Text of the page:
Eight states, Iowa, Minnesota, Nebraska, South Dakota, Texas, Utah, Vermont, and Wyoming, have introduced legislation that could speed the process of issuing licenses for physicians who want to practice in multiple states.
The Interstate Medical Licensure Compact would modernize and streamline interstate licensing while maintaining oversight, accountability and patient protections, according to the creator of the model legislation, the Federation of State Medical Boards (FSMB). The new interstate compact system would help physicians improve access to care for patients in multiple jurisdictions and help underserved populations receive the healthcare they need.
“The Interstate Medical Licensure Compact, which is now being considered in state legislatures across the country, offers an effective solution to the question of how best to balance patient safety and quality care with the needs of a growing and changing health care market,” said Humayun J. Chaudhry, DO, MACP, president and CEO of FSMB. “We're pleased to have supported the state medical board community as it developed this groundbreaking model legislation and look forward to working with states that wish to implement this innovative approach to licensure.”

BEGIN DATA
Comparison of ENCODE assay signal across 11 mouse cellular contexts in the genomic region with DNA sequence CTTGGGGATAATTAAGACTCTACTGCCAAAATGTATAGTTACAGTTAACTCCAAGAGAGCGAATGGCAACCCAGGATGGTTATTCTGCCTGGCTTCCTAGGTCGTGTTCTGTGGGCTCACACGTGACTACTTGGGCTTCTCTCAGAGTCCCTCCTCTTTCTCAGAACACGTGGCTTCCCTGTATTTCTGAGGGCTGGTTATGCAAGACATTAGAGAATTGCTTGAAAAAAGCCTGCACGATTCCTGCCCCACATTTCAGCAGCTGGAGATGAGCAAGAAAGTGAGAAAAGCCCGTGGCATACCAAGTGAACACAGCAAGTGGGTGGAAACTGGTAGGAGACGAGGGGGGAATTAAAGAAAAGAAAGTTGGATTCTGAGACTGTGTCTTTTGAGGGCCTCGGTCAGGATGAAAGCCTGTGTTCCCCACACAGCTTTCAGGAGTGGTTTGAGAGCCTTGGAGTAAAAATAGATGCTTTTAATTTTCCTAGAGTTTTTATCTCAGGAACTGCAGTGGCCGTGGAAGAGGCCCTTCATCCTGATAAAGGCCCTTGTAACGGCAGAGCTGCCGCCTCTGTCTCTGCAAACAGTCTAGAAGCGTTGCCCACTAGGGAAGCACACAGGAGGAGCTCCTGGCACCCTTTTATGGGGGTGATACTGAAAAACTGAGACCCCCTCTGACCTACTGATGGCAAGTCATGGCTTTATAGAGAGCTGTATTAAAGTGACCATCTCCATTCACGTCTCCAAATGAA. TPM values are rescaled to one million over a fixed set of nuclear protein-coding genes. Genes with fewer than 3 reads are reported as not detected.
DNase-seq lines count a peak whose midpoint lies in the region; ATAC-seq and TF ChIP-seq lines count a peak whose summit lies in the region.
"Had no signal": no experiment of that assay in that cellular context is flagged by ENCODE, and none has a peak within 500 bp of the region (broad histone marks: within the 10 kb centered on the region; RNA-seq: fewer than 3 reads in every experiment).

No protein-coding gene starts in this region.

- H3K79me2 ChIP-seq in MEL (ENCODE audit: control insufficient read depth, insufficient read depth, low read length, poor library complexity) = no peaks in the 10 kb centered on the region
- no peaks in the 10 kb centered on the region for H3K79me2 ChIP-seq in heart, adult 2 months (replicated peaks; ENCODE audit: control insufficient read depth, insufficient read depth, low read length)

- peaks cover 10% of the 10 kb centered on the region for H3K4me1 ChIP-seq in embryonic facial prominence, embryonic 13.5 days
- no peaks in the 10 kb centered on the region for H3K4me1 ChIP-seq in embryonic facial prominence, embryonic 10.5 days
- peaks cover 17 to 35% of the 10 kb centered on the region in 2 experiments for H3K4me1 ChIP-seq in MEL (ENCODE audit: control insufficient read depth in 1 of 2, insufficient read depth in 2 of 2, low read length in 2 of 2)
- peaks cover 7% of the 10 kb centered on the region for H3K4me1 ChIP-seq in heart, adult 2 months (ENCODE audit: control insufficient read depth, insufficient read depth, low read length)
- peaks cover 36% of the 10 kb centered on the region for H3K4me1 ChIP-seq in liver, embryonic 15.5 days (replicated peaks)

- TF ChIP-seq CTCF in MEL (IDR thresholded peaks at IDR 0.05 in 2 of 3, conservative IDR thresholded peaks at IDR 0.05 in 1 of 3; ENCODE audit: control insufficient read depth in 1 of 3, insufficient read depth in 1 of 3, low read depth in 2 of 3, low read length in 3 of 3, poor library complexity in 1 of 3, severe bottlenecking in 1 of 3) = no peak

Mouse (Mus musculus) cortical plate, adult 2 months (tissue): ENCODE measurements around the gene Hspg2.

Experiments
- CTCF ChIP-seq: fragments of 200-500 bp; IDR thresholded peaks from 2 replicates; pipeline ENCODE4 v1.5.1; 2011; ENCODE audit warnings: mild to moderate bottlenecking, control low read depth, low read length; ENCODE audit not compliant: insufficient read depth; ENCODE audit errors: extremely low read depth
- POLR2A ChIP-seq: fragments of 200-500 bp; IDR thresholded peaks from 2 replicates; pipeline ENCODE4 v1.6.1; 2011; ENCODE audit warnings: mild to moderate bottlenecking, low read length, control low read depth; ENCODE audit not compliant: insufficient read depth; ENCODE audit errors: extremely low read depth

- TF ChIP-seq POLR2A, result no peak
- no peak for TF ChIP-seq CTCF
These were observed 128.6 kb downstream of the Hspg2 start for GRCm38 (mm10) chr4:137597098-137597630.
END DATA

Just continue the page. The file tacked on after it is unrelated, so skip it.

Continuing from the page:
The final model Interstate Medical Licensure Compact legislation was released in September 2014. Since then, more than 25 medical and osteopathic boards have publicly expressed support for the Compact.
“The growing number of introductions in state legislatures represents the desire for a dynamic system of expedited licensure that simultaneously respects the inherent role of state regulatory agencies in protecting the public,” added Dr. Chaudhry. “At a time when some within the telemedicine industry seek to implement licensing frameworks that undermine and circumvent state licensing rules and practice requirements, the Compact is a key element to ensuring state sovereignty while providing the license portability necessary to enhance the delivery of health care.”
The Federation of State Medical Boards (FSMB) has launched a new webpage and interactive map to track the progress of the Compact in state legislatures, as well as answer compact-related questions where individuals can see if their state has introduced legislation supporting the Compact.